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I haven't been on here in awhile so how coincidental to stumble across this thread. I bought an Argentine wine today for the first time that I was enjoying while watching MNF. Terrazas d los Andes Reserva Malbec 2003. My first Argentine wine and frankly quite a nice one as well. At $17 per bottle (BevMo) it is a very good wine for the price. Good mouth feel, rich, a bit of cocoa, good fruit and nicely balanced.


Charles a food and wine addict - "Just as magic can be black or white, so can addictions be good, bad or neither. As long as a habit enslaves it makes the grade, it need not be sinful as well." - Victor Mollo

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International wines made from this varietal are most notably from the Rías Baixas DO. It is also common in the Vinho Verde region of Portugal, but it is only authorized to be growned in Monção. In other locations such as Ribeiro, Lima, Braga or Valdeorras it is often mixed with other grapes such as Loureiro, Caiño, Arinto or Treixadura to produce blended wines. Such blends were common throughout Galicia too until about 1985; when the Rías Baixas DO was established on an experimental basis in 1986, Albariño began to emerge as a varietal, both locally and internationally.

I love Albariños myself and was glad to see David's contribution. I would ike to add that in Spain, Albariño is still almost synonymous with the region Rías Baixas. In fact, I'd say it is probably more famous than the region, since it's one of the few wines that Spaniards will order by the variety. Normally they order by the region, but seldom by the variety. And Albariño is still almost exclusive to Rías Baixas. Ribeiro has begun to incorporate more of it, but most ribeiros are blends of the other varieties that were mentioned. Valdeorras is a Galician region which has actually gained notoriety for making delicious white wine from another grape called Godello (I'll add that to the "g" section).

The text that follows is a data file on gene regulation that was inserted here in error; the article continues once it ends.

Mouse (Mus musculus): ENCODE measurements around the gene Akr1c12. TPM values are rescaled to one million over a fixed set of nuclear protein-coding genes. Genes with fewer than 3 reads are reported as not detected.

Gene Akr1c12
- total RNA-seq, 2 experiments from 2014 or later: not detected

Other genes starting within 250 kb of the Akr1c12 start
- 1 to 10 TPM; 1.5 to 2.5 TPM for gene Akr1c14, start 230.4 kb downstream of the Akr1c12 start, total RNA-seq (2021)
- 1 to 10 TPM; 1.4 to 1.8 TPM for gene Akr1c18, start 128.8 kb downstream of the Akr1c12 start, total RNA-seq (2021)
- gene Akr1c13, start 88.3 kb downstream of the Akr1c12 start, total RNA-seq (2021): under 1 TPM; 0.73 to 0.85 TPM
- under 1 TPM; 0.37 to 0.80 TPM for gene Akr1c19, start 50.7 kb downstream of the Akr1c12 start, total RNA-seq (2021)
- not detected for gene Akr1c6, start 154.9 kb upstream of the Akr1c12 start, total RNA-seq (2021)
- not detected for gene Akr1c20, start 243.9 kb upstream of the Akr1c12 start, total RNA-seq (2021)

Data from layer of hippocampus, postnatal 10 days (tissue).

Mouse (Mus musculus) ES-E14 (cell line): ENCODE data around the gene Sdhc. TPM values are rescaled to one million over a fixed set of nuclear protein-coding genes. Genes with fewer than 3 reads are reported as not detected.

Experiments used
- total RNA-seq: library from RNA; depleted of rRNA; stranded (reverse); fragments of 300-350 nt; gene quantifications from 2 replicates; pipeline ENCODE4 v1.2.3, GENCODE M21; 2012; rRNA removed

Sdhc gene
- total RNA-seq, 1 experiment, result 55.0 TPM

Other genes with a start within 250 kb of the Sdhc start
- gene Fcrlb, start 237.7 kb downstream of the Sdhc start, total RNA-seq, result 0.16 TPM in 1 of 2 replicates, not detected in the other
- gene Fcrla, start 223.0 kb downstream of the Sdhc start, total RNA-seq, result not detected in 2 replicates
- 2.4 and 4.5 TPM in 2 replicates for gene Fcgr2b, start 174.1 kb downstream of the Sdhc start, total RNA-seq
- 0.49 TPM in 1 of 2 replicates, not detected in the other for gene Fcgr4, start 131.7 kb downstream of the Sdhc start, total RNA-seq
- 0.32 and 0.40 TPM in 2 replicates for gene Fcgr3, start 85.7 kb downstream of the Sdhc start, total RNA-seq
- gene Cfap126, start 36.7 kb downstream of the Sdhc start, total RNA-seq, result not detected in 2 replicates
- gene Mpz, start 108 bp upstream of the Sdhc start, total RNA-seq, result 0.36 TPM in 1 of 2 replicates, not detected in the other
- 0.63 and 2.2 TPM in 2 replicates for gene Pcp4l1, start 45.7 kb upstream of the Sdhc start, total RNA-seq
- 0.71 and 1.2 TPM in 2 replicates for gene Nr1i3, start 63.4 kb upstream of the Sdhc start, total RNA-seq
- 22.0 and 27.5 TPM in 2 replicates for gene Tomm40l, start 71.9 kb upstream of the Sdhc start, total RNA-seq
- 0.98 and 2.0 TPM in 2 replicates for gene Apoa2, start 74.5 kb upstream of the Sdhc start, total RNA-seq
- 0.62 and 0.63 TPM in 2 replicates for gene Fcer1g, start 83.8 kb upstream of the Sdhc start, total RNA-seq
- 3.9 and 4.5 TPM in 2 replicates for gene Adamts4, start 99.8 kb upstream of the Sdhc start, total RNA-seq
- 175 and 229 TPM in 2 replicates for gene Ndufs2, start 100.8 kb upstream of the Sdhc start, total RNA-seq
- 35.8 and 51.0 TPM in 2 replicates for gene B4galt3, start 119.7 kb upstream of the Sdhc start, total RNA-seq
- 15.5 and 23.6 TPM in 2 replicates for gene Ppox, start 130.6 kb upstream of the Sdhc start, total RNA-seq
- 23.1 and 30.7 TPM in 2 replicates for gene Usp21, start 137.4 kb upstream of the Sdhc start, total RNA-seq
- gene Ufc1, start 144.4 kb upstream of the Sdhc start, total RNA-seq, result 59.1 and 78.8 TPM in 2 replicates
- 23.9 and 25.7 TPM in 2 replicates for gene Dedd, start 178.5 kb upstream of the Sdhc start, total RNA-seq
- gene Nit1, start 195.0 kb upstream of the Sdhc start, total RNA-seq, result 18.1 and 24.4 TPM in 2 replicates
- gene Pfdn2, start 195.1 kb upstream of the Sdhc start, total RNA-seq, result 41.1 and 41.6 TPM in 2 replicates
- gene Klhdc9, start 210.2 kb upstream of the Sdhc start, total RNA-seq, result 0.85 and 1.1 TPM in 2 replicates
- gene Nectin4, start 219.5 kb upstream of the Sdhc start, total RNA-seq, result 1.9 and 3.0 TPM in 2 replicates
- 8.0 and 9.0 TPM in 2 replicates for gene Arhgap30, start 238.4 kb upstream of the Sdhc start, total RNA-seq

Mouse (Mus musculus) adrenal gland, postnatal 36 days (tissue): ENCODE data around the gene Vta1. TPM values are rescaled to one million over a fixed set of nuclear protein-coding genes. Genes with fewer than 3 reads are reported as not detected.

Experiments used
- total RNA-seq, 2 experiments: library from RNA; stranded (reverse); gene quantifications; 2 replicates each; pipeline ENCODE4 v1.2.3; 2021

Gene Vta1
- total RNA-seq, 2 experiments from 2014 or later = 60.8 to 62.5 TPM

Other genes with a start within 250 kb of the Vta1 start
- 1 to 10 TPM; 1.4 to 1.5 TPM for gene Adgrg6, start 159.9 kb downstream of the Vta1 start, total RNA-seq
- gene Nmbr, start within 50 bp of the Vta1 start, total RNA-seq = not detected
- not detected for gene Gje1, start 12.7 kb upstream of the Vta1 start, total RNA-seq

David has mentioned probably the biggest "A" word from Spain, but I'll contribute Alella, which is tiny region north of Barcelona and it makes some very nice white wine.

I know we are on to the "B"s but I jumped on this thread late!


Edited by Brian Murdock (log)

Brian Murdock

Madrid, Spain

Teacher/writer

www.murdockmedia.com

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I would also like to join in albeit a bit late. While it's not easy to find here, I was introduced to this varietal in Italy: Aleatico. It's a very fragrant red dessert wine. If you ever have the chance, please try it.

I also discovered Aglianico while I was there. Taurasi is a big strong red sometimes called the barolo of the South.

Here's my TN on the 1997 Mastroberardino Taurasi Radici:

Nice garnet red color. Lots of cherry on the nose with some underlying mushroom and tobacco and a hint of pepper. Quite jammy but not sweet. Tannins still present but softened. Nice acidity.


Wine - Light held together by moisture. Galileo Galilei